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According to Wikipedia:

Eugenics is a set of beliefs and practices that aims at improving the genetic quality of a human population.

And from this site (also Wikipedia):

In 1907, Indiana passed the first eugenics-based compulsory sterilization law in the world. Thirty U.S. states would soon follow their lead.(...) Some states sterilized "imbeciles" for much of the 20th century. Although compulsory sterilization is now considered an abuse of human rights, Buck v. Bell was never overturned, and Virginia did not repeal its sterilization law until 1974

Are there countries legally practizing this kind of things in the present as part of some ideologies/politics?

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  • There is/was the opinion (stated in 2016 by the minister of the interior) in the German government that the population would "degenerate in incest" if there was no immigration, but you're probably looking for policies of trying to "get 'bad' genes out of the pool", not "introduce new genes to improve the population", right?
    – janh
    Nov 25, 2018 at 16:49
  • @janh yes, exactly. I'm just curious about that
    – user23698
    Nov 25, 2018 at 18:00
  • Kahnnnnnnnnnnn! Nov 26, 2018 at 14:53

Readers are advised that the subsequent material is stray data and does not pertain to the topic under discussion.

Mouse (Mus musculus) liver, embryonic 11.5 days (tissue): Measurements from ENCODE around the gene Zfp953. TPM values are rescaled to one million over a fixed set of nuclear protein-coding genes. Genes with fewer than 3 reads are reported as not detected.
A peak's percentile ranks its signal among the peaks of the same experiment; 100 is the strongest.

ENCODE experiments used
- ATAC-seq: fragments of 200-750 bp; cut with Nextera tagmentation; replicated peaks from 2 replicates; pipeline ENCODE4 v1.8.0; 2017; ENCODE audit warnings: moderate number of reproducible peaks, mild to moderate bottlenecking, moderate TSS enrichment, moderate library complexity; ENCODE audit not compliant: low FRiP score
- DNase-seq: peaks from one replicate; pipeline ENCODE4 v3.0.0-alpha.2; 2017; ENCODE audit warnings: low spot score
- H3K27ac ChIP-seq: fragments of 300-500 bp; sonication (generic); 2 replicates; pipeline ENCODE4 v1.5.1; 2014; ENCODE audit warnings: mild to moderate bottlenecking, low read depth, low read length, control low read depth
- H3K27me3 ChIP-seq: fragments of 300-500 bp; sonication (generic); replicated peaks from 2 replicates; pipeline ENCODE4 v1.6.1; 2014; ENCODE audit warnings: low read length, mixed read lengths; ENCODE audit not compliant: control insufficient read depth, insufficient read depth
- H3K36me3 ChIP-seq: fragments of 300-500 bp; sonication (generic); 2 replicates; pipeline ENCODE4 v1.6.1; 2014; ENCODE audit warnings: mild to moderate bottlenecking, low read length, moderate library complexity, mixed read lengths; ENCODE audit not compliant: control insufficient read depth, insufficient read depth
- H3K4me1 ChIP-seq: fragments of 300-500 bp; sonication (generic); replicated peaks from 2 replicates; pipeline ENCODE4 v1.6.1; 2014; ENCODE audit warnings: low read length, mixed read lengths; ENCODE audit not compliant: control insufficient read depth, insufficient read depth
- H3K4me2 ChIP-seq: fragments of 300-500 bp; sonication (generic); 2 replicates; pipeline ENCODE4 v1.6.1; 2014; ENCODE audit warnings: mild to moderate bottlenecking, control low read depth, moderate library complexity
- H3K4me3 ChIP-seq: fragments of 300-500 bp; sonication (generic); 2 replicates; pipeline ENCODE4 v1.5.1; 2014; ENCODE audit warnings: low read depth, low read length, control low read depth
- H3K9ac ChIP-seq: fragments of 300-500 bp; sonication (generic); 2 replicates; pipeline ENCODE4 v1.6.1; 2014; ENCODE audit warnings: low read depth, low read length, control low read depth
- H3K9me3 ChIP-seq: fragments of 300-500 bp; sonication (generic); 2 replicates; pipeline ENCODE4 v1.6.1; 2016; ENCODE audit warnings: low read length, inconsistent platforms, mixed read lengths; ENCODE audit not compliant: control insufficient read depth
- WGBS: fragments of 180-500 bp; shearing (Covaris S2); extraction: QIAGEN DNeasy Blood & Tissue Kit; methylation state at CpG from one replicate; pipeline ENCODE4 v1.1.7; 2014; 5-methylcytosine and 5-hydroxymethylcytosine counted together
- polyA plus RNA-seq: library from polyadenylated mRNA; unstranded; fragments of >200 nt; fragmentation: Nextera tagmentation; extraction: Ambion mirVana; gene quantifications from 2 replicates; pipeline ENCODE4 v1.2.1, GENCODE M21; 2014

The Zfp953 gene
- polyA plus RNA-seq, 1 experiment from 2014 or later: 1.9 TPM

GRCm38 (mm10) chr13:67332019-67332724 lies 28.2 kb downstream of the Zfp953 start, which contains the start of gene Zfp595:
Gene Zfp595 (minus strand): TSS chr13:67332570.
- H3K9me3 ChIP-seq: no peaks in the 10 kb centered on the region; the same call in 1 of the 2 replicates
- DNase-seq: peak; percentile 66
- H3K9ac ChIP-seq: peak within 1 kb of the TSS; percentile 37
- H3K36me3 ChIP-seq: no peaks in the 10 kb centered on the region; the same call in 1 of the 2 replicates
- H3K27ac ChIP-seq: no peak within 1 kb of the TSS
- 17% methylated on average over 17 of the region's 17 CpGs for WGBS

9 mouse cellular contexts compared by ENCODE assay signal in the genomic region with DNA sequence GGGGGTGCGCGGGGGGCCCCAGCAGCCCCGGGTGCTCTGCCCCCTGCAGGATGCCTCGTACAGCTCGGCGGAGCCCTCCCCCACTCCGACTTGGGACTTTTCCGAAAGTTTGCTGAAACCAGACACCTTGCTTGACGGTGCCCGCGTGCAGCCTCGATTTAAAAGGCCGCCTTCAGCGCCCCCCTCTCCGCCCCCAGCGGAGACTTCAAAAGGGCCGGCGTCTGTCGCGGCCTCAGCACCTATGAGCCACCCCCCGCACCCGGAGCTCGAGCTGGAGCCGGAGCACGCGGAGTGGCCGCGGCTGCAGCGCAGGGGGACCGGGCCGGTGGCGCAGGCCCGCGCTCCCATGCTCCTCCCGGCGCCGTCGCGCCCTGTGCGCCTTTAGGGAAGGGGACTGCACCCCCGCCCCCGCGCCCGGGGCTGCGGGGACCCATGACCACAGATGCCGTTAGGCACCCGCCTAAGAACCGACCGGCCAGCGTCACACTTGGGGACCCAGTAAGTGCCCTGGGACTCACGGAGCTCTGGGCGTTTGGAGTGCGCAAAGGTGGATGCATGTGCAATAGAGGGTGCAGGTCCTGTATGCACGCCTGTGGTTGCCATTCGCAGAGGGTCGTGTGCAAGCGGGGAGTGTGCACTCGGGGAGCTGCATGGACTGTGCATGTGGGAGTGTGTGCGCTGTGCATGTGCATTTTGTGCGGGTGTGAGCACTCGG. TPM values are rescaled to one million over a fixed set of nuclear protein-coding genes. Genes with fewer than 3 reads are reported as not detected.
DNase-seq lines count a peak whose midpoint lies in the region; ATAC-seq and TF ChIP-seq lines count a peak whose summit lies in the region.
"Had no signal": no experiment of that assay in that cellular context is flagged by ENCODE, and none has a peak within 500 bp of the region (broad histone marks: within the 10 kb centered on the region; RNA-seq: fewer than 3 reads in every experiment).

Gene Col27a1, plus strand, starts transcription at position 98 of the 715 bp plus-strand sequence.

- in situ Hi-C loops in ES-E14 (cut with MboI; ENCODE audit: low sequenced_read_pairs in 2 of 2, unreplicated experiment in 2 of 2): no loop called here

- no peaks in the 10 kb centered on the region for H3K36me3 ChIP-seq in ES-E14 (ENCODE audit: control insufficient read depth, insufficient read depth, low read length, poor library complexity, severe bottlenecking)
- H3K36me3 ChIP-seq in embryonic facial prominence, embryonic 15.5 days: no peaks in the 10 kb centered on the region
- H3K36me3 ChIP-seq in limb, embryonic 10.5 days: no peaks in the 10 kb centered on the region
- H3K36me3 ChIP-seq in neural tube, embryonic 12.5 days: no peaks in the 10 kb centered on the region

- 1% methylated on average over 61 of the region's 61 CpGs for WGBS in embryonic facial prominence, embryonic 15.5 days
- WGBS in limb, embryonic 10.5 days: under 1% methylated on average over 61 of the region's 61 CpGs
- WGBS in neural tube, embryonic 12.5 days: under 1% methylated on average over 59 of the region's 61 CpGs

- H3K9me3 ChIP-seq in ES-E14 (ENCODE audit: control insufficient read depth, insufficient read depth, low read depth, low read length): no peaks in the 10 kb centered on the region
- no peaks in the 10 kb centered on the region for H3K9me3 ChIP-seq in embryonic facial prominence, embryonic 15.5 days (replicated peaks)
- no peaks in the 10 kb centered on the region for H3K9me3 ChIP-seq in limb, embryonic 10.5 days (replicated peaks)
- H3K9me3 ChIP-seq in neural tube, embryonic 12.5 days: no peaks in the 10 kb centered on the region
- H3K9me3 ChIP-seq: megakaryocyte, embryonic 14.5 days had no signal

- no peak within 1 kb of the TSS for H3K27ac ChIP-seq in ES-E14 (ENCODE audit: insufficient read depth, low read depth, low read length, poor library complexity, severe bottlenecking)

• @janh Whatever politician said that, has no understanding of genetics whatsoever and/or is using scare tactics to push political agenda. Simulations show that population larger than ~50k, without restrictions on marriage (maybe except of cousins, not sure, been a while since I looked up relevant papers) will not "degenerate in incest". Any principal ethnicity of a modern nation state is self-sufficient in terms of genetic diversity.
    – M i ech
    Nov 27, 2018 at 9:12

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Firstly, I think the term Eugenics has become slightly tarnished by history which might be why your searches have not been very fruitful when looking this up.

Secondly, there are definitely existing policies aimed to improve genetic quality of humans in many countries around the world. Things as simple as the 1976 Abortion Law amendment allow prenatal diagnosis to lead to abortions for genetic risk reasons (more info in this Pubmed paper), ultimately leading in gentle genetic improvement. Similarly, the legality of companies like 23andme allows humans to check if their mate is a carrier certain genetic conditions. This could lead certain people to change their reproductive partner or habits as a consequence.

Wikipedia has a great subsection of an article on this which you can find here. In addition, for modern implementations, check out this section.

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